Rwanda will start feasibility studies on the setting up of a centre of excellence that will host documents on the country’s home-grown solutions, Rwanda Governance Board (RGB) has said.
The revelation was made by the chief executive of RGB, Prof. Anastase Shyaka, while making a presentation in the Lower House about the board’s activities for the previous fiscal year 2016/17 and action plan for current financial year 2017/18 at Parliament yesterday.
He said Rwanda recognises that home-grown solutions have helped improve lives of citizens and a centre showcasing this success story is needed.
“There is a lot we have achieved through these initiatives and it’s now time to set up a policy that clearly shows how they work and how they are implemented,” Shyaka said.
The special policies invented by Rwandans include community-based courts like Gacaca and Abunzi community-based conflict resolution, Girinka (One-Cow-Per-Poor-Family programme), and Ndi Umunyarwanda, a reconciliation campaign.
Leaders’ performance contracts, Imihigo, are also a home-grown solution devised to help achieve officials’ targets, while others like Itorero civic education programme and community health workers are some of the most progressive initiatives that Rwanda boasts of today.
Prof. Shyaka told journalists shortly after his presentation yesterday that construction of the proposed Centre of Excellence on home-grown solutions will be completed over the next seven years.
But he revealed that feasibility studies on the setting up of the centre will start in the current fiscal year under the auspices of RGB.
“The centre will showcase the unique solutions introduced by Rwandans and how they help them deal with their challenges,” he said.
RGB is an autonomous agency with a mandate to monitor service delivery by public and private sectors, registering international non-governmental organisations (NGOs), and providing clearance for research about home-grown solutions in the governance area.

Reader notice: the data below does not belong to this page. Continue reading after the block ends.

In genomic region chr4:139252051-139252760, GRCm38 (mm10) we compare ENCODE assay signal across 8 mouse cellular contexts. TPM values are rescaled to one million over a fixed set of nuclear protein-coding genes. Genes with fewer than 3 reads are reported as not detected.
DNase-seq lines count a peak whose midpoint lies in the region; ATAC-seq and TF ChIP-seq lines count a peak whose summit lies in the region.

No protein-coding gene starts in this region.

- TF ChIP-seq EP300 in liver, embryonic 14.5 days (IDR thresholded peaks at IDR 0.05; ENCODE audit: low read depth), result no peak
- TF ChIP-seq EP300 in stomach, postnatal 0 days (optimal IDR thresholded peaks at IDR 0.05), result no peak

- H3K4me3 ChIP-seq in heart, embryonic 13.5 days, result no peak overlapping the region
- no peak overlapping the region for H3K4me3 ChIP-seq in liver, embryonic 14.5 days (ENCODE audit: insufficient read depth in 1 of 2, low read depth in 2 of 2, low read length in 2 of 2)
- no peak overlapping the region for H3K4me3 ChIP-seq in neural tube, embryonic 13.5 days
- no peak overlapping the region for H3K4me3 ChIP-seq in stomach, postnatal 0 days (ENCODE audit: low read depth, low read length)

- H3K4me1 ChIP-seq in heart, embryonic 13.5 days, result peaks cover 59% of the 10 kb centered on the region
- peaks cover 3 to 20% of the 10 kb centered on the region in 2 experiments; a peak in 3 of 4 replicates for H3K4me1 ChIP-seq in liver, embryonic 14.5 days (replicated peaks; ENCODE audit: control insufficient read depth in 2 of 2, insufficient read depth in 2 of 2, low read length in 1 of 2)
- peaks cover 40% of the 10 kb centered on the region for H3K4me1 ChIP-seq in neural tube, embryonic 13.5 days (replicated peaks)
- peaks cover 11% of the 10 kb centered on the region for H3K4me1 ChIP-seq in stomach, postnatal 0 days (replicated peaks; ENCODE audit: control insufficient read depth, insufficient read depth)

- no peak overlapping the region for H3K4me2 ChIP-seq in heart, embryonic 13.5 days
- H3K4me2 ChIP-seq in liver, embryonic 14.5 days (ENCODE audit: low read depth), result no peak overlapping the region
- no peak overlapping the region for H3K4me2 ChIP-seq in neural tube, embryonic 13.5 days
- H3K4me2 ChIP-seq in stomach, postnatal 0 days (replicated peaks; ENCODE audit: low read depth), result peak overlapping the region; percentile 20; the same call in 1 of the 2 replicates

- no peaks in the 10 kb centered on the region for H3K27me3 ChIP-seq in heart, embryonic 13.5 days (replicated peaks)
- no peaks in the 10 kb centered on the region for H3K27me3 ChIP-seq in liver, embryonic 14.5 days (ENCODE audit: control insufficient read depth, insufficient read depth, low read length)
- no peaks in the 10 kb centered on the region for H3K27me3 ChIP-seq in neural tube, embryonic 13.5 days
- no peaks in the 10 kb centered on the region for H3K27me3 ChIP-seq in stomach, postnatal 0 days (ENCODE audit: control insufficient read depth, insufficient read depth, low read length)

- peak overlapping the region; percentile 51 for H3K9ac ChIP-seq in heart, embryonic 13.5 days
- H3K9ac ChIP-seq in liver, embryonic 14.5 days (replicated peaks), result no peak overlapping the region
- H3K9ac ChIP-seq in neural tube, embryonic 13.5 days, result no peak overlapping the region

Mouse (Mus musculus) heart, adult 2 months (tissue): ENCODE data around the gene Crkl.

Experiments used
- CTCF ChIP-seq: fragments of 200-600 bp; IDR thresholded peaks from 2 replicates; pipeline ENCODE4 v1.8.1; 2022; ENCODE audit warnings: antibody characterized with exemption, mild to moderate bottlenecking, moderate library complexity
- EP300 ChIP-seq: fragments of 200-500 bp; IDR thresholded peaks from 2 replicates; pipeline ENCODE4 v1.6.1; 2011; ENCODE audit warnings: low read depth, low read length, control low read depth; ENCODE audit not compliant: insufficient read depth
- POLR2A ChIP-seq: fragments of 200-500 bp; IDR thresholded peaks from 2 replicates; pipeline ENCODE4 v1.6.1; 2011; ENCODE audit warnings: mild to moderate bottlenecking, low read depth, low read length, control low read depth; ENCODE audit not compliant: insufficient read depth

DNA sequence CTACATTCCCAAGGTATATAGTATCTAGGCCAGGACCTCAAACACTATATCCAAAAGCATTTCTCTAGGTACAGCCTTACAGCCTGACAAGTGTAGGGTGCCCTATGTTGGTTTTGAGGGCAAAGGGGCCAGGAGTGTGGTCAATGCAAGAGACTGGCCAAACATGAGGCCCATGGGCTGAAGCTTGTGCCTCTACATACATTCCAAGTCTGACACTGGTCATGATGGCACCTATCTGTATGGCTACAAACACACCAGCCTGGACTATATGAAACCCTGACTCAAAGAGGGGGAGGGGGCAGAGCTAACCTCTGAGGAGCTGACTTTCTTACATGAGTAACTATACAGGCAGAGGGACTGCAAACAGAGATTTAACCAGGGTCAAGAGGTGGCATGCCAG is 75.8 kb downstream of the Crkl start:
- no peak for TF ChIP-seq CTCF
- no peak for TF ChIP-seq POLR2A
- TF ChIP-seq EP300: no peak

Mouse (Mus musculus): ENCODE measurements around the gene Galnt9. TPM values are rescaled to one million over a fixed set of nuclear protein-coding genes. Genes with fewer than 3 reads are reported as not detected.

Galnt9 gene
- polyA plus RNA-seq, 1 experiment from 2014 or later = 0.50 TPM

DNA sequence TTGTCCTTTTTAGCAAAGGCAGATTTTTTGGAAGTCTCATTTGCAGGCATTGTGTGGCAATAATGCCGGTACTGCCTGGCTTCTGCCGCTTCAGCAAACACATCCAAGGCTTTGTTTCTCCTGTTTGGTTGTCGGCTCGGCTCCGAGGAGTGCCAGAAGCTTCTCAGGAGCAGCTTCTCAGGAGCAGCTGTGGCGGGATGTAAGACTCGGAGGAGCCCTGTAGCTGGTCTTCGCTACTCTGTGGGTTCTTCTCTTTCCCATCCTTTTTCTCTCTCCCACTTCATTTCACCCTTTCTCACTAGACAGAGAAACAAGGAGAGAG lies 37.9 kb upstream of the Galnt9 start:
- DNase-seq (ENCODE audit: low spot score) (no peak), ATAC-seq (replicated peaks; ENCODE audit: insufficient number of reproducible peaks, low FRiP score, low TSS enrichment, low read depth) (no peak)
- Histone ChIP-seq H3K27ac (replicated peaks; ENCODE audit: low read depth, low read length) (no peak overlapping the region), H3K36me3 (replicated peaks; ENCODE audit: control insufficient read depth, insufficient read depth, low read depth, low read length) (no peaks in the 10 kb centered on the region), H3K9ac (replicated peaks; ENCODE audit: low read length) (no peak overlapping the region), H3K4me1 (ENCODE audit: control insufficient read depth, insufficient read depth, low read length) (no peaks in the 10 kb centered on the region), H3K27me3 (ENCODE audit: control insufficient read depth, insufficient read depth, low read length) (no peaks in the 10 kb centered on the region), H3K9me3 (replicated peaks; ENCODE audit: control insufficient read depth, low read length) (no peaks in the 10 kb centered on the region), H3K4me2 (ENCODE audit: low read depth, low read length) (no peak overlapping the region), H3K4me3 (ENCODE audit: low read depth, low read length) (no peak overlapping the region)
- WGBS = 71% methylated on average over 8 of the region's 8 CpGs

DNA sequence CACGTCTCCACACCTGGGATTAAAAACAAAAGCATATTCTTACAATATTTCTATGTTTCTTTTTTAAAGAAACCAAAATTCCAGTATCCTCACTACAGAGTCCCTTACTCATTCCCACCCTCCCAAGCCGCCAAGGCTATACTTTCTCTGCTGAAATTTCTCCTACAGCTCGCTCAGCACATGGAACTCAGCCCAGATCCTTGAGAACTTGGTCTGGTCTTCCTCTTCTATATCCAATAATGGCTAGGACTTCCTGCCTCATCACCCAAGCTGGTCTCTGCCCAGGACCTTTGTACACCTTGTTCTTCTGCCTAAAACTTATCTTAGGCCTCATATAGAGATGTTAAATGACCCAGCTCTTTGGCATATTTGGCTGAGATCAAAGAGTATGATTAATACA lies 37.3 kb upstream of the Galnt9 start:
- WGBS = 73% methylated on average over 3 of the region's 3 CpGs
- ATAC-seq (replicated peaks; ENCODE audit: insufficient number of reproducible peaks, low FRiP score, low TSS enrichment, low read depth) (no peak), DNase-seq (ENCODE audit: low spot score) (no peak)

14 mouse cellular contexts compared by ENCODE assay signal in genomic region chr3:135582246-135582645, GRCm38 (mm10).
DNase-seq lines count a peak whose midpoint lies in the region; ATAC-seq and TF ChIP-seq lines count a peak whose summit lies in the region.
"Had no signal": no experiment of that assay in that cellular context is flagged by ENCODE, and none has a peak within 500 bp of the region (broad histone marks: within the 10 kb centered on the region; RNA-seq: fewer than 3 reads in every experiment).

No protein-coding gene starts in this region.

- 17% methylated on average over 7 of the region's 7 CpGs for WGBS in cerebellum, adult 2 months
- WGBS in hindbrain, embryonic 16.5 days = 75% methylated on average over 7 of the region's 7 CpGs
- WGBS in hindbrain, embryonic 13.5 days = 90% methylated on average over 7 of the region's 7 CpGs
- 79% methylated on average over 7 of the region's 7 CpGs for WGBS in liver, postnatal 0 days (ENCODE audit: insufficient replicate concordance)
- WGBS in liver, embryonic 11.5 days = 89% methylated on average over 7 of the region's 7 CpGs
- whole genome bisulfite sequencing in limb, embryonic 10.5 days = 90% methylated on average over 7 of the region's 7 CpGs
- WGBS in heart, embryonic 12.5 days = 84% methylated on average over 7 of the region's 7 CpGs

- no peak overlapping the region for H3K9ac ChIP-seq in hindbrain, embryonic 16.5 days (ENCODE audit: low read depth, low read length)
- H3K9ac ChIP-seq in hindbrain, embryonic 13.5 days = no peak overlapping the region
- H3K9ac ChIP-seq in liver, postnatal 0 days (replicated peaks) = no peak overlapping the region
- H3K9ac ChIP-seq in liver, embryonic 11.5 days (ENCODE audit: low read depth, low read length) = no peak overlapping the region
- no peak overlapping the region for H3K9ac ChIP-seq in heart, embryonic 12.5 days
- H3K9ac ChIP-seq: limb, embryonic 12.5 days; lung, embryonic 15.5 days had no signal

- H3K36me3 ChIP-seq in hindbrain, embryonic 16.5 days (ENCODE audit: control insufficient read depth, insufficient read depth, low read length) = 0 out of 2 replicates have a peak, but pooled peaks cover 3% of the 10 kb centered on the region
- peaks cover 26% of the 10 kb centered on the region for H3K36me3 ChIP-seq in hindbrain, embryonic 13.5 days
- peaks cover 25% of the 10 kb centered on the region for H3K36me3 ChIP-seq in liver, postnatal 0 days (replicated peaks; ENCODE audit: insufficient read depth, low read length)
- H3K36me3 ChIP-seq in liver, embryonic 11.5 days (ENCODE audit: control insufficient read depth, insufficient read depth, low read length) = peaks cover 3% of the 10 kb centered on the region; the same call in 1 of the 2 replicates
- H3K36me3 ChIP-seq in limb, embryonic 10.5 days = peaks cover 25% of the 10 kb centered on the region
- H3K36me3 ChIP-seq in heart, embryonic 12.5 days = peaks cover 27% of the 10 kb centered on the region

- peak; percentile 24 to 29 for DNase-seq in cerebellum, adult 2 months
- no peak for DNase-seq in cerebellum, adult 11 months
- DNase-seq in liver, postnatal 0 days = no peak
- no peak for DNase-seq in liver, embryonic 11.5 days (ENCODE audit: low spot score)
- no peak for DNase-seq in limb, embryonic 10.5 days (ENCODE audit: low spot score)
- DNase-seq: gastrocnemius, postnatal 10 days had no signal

A law that governs the body allows it to monitor service delivery in both the private and public sectors and prescribes sanctions in case the service is poor.
MPs on service delivery
At yesterday’s joint session of senators and deputies, the board’s officials were tasked to follow up on poor delivery of services in different areas, including agriculture and livestock, media and culture, as well as governance.
“There is still a problem of lack of access to veterinary services for farmers who were given cows under the One-Cow-per-Poor-Family programme. What is lacking in order to bring veterinary services closer to poor farmers so their cows can be well treated and become more productive?” wondered MP Clothilde Mukakarangwa.
MP John Ruku-Rwabyoma urged the RGB to constantly monitor the media to ensure that they don’t produce harmful content.
“Can the media protect our children from watching foreign content that might be harmful to them? We are still a culturally conservative society and need our media to consider that while producing content,” he said.
MP Nura Nikuze encouraged RGB to regularly conduct studies on special governance issues that might be of interest depending on the period.
“I understand that we have a responsibility to promote good governance but do we really need to do a general governance assessment every year or we can pick specific issues and conduct thorough research about them?” she asked Prof. Shyaka.